For the past three years, when people asked what my next novel is about, I’ve only had to say four words. “It’s about Doc Holliday.” You mention Doc Holliday to guys especially and they just light up. “Oh, man! I love Doc!” they say, and they often mention Val Kilmer’s portrayal in the movie “Tombstone.”
I love that movie, too, but when I write characters, I’m really writing about whom and what they love. The shining silver wire that runs through Doc is John Henry Holliday’s love for his mother.
Alice Holliday was 22 when her son was born near Atlanta in the summer of 1851. She was still in mourning for her firstborn, “a sweet little girl who lived just long enough to gaze and smile and laugh, and break her parents’ hearts.” I’m sure you can imagine her distress when her second child was born with a cleft palate and cleft lip. Even today, when you know clefts can be repaired, they’re a shock.
In 1851, such children commonly died within weeks, but Alice kept her boy alive, waking every hour to feed him with an eyedropper, day and night, for eight long weeks. Think about that exhausted young woman and the baby with the hole in his face. Locking eyes. Struggling to stay awake. Struggling to stay alive…
When the infant was two months old, his uncle Dr. John Stiles Holliday performed a successful surgical repair of the cleft – an achievement kept private to protect the family’s reputation. You see, in the 1850s, the Hollidays were Georgia gentry whose large extended family would become the O’Haras, Wilkeses and Hamiltons in Gone With The Wind. (Margaret Mitchell was Doc’s cousin, twice removed.) These were people who took “good breeding” seriously, and birth defects were a source of familial shame – for everyone but Alice.
Alice and her son became intensely close. She invented a form of speech therapy to correct his diction. She was a piano teacher who introduced him to the music that would become their great shared passion. She home-schooled him until she was sure his speech wouldn’t be ridiculed, then sent him to a local boys academy, where he excelled in every subject. In the midst of our nation’s ugliest war, she raised a shy, intelligent child to be a thoughtful, courteous gentleman and a fine young scholar who would earn the degree of Doctor of Dental Surgery before he was 21.
Alice didn’t live to seem him graduate. She died of tuberculosis when John Henry was 15. The loss was staggering, and when he, too, developed TB, he knew exactly what kind of awful death he faced. Hoping dry air and sunshine would restore his health, he left everyone and everything he loved, and went West. He was only 22 when he left Atlanta in 1873.
The Doc Holliday of legend is a gambler and gunman who appears out of nowhere in 1881, arriving in Tombstone with a bad reputation and a hooker named Big Nose Kate. But I have written the story of Alice Holliday’s son: a scared, sick, lonely boy, born for the life of a minor aristocrat in a world that ceased to exist at the end of the Civil War, trying to stay alive on the rawest edge of the American frontier.
John Henry Holliday didn’t have a mother to love him when he was grown, so I have taken him for my own. My fondest hope for Doc is that it will win for him the compassion and respect I think he deserves. Read it, and weep.
-Mary Doria Russell
Consider these questions when reading Doc:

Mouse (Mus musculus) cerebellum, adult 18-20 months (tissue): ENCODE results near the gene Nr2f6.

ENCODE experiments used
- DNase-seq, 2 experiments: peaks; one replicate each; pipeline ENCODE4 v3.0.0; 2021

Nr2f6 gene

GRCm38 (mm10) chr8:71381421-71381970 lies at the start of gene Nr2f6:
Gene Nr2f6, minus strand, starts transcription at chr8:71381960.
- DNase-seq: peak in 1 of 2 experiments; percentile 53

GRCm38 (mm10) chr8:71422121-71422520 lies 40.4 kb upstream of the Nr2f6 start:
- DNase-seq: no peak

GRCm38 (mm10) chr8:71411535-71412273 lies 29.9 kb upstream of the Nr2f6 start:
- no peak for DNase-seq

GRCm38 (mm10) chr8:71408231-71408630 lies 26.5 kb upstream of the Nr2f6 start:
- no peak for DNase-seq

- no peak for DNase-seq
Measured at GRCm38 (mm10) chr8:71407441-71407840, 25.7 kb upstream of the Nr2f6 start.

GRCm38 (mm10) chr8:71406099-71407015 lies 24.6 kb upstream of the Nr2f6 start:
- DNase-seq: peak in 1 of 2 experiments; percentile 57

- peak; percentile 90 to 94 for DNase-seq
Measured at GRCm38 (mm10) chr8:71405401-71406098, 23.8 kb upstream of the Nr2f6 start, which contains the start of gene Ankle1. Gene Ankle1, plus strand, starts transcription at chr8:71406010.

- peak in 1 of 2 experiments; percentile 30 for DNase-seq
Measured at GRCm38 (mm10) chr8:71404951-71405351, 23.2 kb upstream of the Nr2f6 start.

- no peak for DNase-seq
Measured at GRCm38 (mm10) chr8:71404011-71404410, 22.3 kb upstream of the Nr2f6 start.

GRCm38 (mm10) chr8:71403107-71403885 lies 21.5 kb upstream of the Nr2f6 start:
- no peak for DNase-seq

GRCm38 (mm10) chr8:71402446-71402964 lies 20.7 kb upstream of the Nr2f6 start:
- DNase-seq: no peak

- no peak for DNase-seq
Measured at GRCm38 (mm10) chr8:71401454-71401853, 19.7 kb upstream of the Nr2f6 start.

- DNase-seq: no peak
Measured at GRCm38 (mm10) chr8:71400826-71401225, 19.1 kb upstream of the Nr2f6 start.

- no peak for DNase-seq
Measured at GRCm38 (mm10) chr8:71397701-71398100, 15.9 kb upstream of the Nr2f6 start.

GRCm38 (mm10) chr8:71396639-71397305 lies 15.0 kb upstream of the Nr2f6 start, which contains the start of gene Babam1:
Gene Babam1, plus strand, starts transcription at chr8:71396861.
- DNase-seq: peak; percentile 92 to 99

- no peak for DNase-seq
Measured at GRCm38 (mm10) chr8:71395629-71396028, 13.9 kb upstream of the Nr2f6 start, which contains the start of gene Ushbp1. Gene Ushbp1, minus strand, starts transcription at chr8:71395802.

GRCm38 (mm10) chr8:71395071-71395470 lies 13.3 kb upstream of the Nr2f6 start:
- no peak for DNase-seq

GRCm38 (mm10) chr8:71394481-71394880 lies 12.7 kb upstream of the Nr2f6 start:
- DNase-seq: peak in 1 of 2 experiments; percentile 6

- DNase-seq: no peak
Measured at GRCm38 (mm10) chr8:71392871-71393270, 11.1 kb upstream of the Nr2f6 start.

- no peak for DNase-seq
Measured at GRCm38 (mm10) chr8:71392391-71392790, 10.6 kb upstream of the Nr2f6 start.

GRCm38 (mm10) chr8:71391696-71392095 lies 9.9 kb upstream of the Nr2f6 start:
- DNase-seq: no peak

1. Doc Holliday spent nearly all of his 36 years struggling with a series of life-threatening medical conditions. How do you think this affected his personality and the ways that others saw him?
2. Young Dr. Holliday arrived in Texas just as the Crash of 1873 wrecked the nation’s economy. What parallels did you see to our own times? Do you know young people whose plans have been similarly derailed by the Great Recession?
3. How did your feelings about Kate Harony change as the novel went on? Was her relationship with Doc dysfunctional, or do you think they were “a comfort and a support” to one another? What about Mattie and Wyatt? Bessie and James? Alice and Bob Wright?
4. Wyatt Earp and Doc Holliday are often portrayed as best friends, but Russell places Morgan Earp at the center of the novel’s relationships. Why do you think that so many movies and books overlook Morgan?
5. John Henry Holliday was a skilled and gentle dentist, an accomplished pianist, a loyal friend, and an educated man who was often generous, and habitually courteous. He was also easily offended, quickly angry, a heavy drinker, a spendthrift, and a sarcastic snob. Do you think you would have disliked him in real life?
6. The novel touches on many legal and moral issues that are still debated today (prostitution, gambling, abortion, drug and alcohol abuse, gun violence, etc.). Did your opinions about regulation, legalization or prohibition of such behaviors become more nuanced as you read?
7. In the South, “a gentleman is judged by the way he treats his inferiors.” Whom did John Henry Holliday consider his inferiors? Do you think that changed when he went West? What’s the difference between courtesy and respect? What role does race play in the novel?
8. Nearly all the women in the novel were prostitutes at some point in their lives. Doc says that’s because “some man failed them.” Do you believe that? What alternatives did women have in the 1870s? When did that begin to change?
9. Everyone in Dodge has come from someplace else. Given the realities of the frontier, would you have gone West, or would you have tried to stay in the East in the 1870s?
10. Margaret Mitchell said that the character Melanie in Gone With The Wind was based on John Henry Holliday’s childhood sweetheart Martha Anne Holliday, who later became the Catholic Sister of Charity, Sister Mary Melanie. She never mentioned Doc directly, but which character(s) do you think might have been based on John Henry Holliday?
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